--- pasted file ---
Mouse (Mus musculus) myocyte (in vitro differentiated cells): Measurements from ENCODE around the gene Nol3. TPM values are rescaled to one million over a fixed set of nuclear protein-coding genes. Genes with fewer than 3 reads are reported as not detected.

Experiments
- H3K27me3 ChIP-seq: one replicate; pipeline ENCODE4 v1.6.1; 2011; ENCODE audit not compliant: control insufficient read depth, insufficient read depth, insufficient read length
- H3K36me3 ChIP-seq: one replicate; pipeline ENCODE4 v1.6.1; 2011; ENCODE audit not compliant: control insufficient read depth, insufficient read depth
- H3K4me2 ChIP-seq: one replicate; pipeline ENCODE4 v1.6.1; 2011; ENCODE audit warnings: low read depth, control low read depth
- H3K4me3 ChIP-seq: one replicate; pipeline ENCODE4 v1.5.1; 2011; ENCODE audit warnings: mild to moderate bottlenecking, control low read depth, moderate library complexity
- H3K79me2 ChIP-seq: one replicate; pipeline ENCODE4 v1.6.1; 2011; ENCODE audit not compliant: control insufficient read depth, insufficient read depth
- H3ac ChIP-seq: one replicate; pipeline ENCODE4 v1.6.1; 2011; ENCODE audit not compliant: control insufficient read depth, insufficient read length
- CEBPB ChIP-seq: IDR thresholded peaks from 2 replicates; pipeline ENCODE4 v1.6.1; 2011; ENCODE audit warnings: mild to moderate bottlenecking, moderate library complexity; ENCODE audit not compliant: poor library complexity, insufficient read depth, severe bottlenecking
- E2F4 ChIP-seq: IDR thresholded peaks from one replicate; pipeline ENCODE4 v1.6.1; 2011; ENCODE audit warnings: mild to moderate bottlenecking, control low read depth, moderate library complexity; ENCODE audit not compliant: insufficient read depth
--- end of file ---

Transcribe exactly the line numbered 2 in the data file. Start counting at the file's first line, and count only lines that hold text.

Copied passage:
Experiments